Determination of levels of copper in Kamiti river along coffee farms in Kiambu, Kenya
Copper‐based fungicides are extensively used in the control of coffee pests and diseases because they are relatively cheap and effective. This practice presents serious environmental implications owing to the toxic nature of copper. We report here an assessment on the effects of the use of copper‐based fungicides on River Kamiti, which flows along coffee growing areas of Kiambu District, Kenya. The levels of copper in the river were determined using flame atomic absorption spectrophotometry (FAAS) and were found to range from 0.3 to 2.38 x 10‐2 mgL‐1. It was observed that high levels of copper coincided with coffee spraying seasons and a high amount rainfall, indicating that these contributed to increased seepage of copper in the river. Active pulping factories on both sides of the geographical regions were also found to be a source of the same. Statistical analysis on the experimental data of copper levels from the study sites showed that there was no significant difference between the regions implying that the sampling sites were not the source of variation. Although there is clear evidence that coffee farming introduces copper into the river, the levels of copper in Kamiti river were found to be within acceptable limits and this would be attributed to dilution effects. However, at specific points, the levels of copper were very high threatening the survival of aquatic animals, thus the use of copper compounds is of environmental concern.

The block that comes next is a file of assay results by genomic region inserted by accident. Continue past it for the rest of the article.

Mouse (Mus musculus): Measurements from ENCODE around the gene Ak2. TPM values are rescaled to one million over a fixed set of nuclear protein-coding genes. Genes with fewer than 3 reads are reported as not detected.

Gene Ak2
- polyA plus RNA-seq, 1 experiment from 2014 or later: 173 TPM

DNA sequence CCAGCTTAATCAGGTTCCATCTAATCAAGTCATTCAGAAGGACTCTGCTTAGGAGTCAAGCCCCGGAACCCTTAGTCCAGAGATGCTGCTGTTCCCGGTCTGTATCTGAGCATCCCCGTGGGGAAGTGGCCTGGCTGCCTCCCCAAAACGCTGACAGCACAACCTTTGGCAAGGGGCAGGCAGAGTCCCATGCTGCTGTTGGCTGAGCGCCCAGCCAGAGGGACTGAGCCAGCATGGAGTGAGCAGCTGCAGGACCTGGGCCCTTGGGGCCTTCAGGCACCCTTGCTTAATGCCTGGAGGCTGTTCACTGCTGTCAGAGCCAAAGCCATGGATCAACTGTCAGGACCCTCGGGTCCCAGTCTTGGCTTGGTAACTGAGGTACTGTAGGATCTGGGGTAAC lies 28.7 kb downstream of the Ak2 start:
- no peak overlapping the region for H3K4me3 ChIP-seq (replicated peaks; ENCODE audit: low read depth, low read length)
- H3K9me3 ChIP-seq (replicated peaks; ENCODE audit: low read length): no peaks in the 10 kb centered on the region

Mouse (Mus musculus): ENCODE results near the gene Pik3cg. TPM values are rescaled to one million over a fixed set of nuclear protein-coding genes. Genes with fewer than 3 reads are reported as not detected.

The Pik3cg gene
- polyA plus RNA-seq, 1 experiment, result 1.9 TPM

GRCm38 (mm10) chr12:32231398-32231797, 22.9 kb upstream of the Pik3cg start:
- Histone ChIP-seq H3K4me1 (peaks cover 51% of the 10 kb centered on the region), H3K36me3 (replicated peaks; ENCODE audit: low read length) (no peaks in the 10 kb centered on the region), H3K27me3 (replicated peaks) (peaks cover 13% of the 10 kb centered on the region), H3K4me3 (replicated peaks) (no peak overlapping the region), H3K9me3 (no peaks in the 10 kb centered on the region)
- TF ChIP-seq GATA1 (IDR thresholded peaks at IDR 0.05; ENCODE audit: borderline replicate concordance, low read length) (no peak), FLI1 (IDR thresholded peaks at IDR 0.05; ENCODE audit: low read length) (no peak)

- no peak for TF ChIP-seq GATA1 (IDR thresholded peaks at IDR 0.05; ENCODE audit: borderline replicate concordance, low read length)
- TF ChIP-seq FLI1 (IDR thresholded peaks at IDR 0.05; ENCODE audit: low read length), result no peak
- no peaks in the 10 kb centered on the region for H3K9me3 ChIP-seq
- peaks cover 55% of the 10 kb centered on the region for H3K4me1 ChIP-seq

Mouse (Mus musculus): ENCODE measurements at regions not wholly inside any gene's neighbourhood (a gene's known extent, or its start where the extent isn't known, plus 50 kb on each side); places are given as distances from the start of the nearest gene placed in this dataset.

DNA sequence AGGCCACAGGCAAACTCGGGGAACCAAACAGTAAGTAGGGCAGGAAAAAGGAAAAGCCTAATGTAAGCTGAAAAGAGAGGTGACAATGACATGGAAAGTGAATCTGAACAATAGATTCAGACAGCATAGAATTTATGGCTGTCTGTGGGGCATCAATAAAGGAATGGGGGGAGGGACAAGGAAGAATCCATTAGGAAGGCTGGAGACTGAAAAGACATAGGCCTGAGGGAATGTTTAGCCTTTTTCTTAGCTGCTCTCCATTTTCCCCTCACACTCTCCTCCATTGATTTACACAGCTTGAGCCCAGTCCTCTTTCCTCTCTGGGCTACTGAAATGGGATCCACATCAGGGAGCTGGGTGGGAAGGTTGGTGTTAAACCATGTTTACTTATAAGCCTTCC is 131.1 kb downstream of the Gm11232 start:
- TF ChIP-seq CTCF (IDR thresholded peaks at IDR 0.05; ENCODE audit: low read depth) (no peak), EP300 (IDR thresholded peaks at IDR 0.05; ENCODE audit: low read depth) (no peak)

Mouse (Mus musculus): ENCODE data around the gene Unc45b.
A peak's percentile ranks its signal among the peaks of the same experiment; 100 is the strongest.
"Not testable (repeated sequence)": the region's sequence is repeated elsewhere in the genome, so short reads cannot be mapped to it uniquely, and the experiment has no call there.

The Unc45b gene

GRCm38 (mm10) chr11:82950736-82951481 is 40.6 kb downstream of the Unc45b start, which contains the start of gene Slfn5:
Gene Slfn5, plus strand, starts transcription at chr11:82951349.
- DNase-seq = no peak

Key words: Copper, fungicides, river water